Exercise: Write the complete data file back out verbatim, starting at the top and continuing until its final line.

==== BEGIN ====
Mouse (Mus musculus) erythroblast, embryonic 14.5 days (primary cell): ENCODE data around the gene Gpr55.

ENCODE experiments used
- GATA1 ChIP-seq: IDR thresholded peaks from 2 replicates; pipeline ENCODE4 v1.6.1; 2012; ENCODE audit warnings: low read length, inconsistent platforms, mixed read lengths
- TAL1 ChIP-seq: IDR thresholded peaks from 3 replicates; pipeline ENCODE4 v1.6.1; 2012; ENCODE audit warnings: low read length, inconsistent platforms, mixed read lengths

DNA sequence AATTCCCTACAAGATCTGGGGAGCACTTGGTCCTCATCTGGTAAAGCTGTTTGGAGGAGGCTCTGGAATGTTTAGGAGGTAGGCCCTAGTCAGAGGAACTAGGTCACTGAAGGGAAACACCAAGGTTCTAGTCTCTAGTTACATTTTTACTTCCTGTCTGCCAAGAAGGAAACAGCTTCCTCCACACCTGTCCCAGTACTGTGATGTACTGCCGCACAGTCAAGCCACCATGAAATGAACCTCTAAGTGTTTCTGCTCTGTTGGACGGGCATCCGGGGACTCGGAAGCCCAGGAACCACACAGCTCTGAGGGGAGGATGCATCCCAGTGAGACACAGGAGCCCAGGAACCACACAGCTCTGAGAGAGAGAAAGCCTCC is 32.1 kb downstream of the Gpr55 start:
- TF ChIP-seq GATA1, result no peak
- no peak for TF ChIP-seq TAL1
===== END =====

Mouse (Mus musculus) erythroblast, embryonic 14.5 days (primary cell): ENCODE data around the gene Gpr55.

ENCODE experiments used
- GATA1 ChIP-seq: IDR thresholded peaks from 2 replicates; pipeline ENCODE4 v1.6.1; 2012; ENCODE audit warnings: low read length, inconsistent platforms, mixed read lengths
- TAL1 ChIP-seq: IDR thresholded peaks from 3 replicates; pipeline ENCODE4 v1.6.1; 2012; ENCODE audit warnings: low read length, inconsistent platforms, mixed read lengths

DNA sequence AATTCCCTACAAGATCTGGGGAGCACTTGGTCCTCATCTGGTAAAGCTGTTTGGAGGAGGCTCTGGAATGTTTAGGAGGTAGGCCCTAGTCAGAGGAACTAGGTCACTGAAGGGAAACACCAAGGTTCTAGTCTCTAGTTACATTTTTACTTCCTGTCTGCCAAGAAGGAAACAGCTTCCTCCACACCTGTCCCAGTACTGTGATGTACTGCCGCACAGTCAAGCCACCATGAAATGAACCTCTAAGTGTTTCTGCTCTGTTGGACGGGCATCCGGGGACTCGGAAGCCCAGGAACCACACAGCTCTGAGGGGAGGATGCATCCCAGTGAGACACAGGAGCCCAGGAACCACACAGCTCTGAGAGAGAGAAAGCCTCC is 32.1 kb downstream of the Gpr55 start:
- TF ChIP-seq GATA1, result no peak
- no peak for TF ChIP-seq TAL1